US appeals court upholds sentence of ‘peeping tom’ rabbi
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US appeals court upholds sentence of ‘peeping tom’ rabbi

Barry Freundel, who filmed women in mikvah, guilty of 52 charges of voyeurism, must serve 6 1/2 years in jail

Rabbi Barry Freundel leaves the DC Superior Court House in Washington, February 19, 2015. (AP file Photo/Cliff Owen)
Rabbi Barry Freundel leaves the DC Superior Court House in Washington, February 19, 2015. (AP file Photo/Cliff Owen)

A US federal appeals court upheld the prison sentence of Rabbi Barry Freundel, a once-prominent modern Orthodox rabbi in Washington who secretly videotaped women in his synagogue’s mikvah.

Freundel, 64, who began serving his sentence in May 2015, had been sentenced to 6 1/2 years in prison after pleading guilty to 52 counts of voyeurism, a charge that carries up to a year in jail.

The sentencing judge had ordered Freundel to serve 45 days on each count, and ran the sentences one after the other. Freundel’s attorney had argued in the appeal that the sentences should have run concurrently, meaning Freundel would have served 45 days.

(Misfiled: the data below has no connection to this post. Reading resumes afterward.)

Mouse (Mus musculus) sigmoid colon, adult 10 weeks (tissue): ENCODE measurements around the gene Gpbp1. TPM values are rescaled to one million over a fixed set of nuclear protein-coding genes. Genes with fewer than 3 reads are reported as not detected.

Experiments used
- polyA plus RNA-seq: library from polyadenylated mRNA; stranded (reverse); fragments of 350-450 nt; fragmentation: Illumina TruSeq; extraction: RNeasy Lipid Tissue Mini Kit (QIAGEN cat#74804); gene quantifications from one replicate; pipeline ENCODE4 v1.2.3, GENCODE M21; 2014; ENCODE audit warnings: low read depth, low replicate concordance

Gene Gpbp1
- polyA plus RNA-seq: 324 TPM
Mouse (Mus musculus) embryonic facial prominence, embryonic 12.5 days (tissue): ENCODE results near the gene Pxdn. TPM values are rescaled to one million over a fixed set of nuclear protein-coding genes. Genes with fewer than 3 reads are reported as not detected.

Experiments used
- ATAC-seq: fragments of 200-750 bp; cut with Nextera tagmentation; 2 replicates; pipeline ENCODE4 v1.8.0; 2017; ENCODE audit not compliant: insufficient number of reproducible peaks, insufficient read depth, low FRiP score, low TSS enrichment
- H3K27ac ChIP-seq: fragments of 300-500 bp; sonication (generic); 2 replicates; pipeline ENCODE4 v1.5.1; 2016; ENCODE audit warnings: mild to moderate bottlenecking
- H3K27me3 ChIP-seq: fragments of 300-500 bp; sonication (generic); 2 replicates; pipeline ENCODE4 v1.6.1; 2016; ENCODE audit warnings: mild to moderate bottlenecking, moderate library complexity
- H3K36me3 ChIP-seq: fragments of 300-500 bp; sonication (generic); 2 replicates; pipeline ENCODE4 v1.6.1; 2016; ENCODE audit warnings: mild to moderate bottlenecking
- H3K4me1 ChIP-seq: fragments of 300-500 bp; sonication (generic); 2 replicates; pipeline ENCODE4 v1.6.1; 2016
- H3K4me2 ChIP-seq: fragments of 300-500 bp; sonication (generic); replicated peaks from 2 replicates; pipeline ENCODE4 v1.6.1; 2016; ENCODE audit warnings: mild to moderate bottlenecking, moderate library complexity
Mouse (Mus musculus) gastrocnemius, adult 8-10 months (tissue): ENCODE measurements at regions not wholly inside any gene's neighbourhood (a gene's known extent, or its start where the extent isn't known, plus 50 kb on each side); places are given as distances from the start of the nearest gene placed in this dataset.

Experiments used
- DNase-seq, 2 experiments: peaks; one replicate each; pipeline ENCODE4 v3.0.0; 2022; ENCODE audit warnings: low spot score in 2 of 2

A three-judge panel of the District of Columbia Court of Appeals on Thursday upheld Freundel’s sentence in a unanimous 20-page ruling.

The Kesher Israel Synagogue in Washington, DC (AgnosticPreachersKid/Wikimedia Commons)
The Kesher Israel Synagogue in Washington, DC (AgnosticPreachersKid/Wikimedia Commons)

Before his arrest in 2014, Freundel was the longtime rabbi of Kesher Israel in the Georgetown section of Washington and an active member of the Rabbinical Council of America, an Orthodox rabbinic group.

Freundel is believed to have violated the privacy of at least 150 women he filmed while they undressed and showered at the mikvah, or ritual bath, including members of his Orthodox synagogue, candidates for conversion to Judaism and students at Towson University in Maryland, where Freundel taught classes on religion and ethics. The rabbi also secretly filmed a domestic violence abuse victim in a safe house he had set up for her.

Last September, shortly before the High Holidays, he issued a letter of apology.

“My preference would be to apologize individually to each person I have hurt,” Freundel wrote in his letter, which was first published in the Washington Jewish Week. “However, I recognize that reaching out to convey my regret could cause further harm to some and that such contact would be unwelcome. Therefore, I thought that the only solution would be to apologize publicly.”

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